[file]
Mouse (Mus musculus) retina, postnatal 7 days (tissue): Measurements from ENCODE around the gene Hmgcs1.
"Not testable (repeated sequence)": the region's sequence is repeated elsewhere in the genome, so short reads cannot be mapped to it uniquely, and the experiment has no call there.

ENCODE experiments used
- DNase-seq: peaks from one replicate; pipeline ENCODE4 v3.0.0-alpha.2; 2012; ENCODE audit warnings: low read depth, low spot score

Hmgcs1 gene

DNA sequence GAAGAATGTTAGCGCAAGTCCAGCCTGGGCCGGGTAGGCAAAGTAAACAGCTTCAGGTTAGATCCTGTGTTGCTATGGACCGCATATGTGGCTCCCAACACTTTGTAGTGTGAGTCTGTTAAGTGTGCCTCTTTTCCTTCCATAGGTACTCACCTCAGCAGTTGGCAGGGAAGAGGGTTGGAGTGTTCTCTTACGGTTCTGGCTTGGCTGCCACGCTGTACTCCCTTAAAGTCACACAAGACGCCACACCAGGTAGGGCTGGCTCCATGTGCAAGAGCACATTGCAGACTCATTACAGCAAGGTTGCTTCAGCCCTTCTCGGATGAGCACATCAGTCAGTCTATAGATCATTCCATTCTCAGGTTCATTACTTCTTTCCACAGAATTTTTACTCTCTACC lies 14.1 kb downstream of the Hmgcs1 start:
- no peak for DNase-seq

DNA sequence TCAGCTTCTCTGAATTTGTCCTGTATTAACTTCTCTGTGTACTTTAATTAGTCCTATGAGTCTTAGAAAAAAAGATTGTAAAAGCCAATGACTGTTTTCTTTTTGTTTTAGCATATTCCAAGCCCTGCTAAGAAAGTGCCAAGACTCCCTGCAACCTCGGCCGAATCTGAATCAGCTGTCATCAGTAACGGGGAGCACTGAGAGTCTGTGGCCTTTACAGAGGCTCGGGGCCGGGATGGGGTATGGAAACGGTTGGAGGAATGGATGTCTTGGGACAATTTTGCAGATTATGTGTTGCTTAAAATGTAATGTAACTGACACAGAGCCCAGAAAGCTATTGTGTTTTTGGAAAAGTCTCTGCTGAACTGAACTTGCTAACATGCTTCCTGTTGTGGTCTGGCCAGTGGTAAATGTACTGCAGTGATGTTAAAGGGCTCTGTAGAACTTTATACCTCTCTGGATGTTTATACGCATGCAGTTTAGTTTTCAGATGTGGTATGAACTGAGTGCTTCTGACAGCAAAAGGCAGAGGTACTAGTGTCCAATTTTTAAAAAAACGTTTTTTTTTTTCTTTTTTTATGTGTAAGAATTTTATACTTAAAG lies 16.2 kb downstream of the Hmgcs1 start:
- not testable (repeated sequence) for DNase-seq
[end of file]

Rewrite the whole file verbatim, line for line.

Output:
Mouse (Mus musculus) retina, postnatal 7 days (tissue): Measurements from ENCODE around the gene Hmgcs1.
"Not testable (repeated sequence)": the region's sequence is repeated elsewhere in the genome, so short reads cannot be mapped to it uniquely, and the experiment has no call there.

ENCODE experiments used
- DNase-seq: peaks from one replicate; pipeline ENCODE4 v3.0.0-alpha.2; 2012; ENCODE audit warnings: low read depth, low spot score

Hmgcs1 gene

DNA sequence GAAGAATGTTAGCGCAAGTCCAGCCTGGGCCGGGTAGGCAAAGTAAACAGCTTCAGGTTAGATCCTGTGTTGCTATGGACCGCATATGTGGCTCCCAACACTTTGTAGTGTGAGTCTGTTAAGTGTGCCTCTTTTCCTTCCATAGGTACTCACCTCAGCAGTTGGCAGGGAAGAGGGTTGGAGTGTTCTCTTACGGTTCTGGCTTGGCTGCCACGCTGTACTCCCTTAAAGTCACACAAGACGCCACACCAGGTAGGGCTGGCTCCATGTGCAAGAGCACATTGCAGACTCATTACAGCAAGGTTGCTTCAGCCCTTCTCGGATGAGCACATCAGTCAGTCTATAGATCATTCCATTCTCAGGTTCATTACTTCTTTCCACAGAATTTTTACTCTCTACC lies 14.1 kb downstream of the Hmgcs1 start:
- no peak for DNase-seq

DNA sequence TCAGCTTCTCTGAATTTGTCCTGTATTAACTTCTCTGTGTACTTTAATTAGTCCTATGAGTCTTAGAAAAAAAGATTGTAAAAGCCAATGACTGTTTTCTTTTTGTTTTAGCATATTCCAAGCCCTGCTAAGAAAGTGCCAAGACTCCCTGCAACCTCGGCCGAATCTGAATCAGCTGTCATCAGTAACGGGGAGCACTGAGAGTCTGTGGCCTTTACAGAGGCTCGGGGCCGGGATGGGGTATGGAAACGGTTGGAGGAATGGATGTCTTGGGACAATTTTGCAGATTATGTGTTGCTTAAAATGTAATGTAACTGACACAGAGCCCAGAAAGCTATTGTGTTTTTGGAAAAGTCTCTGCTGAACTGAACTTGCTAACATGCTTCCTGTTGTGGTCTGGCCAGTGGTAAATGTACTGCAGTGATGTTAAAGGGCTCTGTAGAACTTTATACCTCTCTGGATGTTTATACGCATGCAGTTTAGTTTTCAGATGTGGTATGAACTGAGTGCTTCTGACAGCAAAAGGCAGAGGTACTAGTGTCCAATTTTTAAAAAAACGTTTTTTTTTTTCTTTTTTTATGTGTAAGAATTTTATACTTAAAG lies 16.2 kb downstream of the Hmgcs1 start:
- not testable (repeated sequence) for DNase-seq